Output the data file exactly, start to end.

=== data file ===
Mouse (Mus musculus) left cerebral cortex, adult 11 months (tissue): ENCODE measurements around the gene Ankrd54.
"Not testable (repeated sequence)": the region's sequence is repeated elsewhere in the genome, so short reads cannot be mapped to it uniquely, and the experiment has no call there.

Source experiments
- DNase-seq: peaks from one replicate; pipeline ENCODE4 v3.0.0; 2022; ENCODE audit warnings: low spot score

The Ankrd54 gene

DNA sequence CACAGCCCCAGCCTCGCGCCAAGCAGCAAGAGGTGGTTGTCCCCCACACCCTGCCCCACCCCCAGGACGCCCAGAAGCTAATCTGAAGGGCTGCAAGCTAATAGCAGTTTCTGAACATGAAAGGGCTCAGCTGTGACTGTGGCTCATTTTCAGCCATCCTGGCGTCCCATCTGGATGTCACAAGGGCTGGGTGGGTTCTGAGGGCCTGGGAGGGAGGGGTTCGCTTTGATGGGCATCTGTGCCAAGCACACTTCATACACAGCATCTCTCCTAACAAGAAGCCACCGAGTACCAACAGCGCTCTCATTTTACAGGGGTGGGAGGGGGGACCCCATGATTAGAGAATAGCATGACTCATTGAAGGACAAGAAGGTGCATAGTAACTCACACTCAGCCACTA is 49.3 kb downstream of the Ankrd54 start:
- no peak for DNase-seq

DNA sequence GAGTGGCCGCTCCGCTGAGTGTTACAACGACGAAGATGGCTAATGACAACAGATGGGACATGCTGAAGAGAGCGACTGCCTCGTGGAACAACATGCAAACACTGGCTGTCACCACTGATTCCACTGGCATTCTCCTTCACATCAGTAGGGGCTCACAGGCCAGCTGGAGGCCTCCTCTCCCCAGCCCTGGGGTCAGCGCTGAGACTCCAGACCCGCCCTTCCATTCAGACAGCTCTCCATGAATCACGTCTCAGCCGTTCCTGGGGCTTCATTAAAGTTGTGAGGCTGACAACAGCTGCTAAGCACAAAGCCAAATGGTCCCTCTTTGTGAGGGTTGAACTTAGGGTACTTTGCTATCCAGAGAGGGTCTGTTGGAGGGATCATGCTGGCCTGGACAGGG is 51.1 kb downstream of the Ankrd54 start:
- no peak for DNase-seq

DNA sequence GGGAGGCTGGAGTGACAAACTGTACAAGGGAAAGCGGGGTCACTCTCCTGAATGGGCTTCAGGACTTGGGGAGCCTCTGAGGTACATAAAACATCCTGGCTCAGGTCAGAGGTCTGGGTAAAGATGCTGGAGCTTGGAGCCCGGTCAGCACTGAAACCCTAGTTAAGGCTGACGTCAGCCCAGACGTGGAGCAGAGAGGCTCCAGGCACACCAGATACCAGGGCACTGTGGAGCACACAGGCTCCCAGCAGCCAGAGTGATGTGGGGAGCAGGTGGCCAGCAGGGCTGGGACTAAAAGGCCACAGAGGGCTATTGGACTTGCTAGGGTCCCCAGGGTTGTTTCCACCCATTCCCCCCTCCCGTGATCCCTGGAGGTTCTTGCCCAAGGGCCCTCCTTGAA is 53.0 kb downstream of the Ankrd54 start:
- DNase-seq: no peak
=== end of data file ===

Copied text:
Mouse (Mus musculus) left cerebral cortex, adult 11 months (tissue): ENCODE measurements around the gene Ankrd54.
"Not testable (repeated sequence)": the region's sequence is repeated elsewhere in the genome, so short reads cannot be mapped to it uniquely, and the experiment has no call there.

Source experiments
- DNase-seq: peaks from one replicate; pipeline ENCODE4 v3.0.0; 2022; ENCODE audit warnings: low spot score

The Ankrd54 gene

DNA sequence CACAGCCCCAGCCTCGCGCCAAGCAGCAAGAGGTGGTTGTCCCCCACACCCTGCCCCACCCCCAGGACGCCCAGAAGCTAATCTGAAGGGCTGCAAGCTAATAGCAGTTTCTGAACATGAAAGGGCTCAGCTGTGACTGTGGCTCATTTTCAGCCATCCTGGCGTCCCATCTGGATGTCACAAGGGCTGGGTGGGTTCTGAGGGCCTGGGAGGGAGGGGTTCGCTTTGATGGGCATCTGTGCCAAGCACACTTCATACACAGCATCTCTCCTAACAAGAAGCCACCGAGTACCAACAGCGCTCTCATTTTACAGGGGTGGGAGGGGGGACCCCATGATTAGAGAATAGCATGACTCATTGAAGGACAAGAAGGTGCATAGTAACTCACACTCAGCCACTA is 49.3 kb downstream of the Ankrd54 start:
- no peak for DNase-seq

DNA sequence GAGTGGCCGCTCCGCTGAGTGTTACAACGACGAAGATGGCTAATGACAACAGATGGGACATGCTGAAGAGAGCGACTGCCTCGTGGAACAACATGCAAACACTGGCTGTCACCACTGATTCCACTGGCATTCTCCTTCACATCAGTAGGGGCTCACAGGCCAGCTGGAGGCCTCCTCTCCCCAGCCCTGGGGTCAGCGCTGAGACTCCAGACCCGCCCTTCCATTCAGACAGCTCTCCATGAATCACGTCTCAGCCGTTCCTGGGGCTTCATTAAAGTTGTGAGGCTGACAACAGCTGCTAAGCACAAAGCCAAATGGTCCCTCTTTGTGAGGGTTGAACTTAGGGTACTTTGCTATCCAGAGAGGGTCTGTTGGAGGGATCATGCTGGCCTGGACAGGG is 51.1 kb downstream of the Ankrd54 start:
- no peak for DNase-seq

DNA sequence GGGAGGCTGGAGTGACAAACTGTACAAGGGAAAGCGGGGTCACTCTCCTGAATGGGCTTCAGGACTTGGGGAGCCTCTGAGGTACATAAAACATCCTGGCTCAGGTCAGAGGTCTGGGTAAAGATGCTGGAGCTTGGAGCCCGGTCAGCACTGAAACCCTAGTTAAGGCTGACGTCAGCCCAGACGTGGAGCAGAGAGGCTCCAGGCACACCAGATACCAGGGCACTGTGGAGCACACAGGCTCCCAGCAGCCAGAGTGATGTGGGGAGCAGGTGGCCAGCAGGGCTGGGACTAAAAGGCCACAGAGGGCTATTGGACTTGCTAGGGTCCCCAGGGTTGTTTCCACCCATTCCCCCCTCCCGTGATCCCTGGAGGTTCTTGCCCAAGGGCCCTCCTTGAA is 53.0 kb downstream of the Ankrd54 start:
- DNase-seq: no peak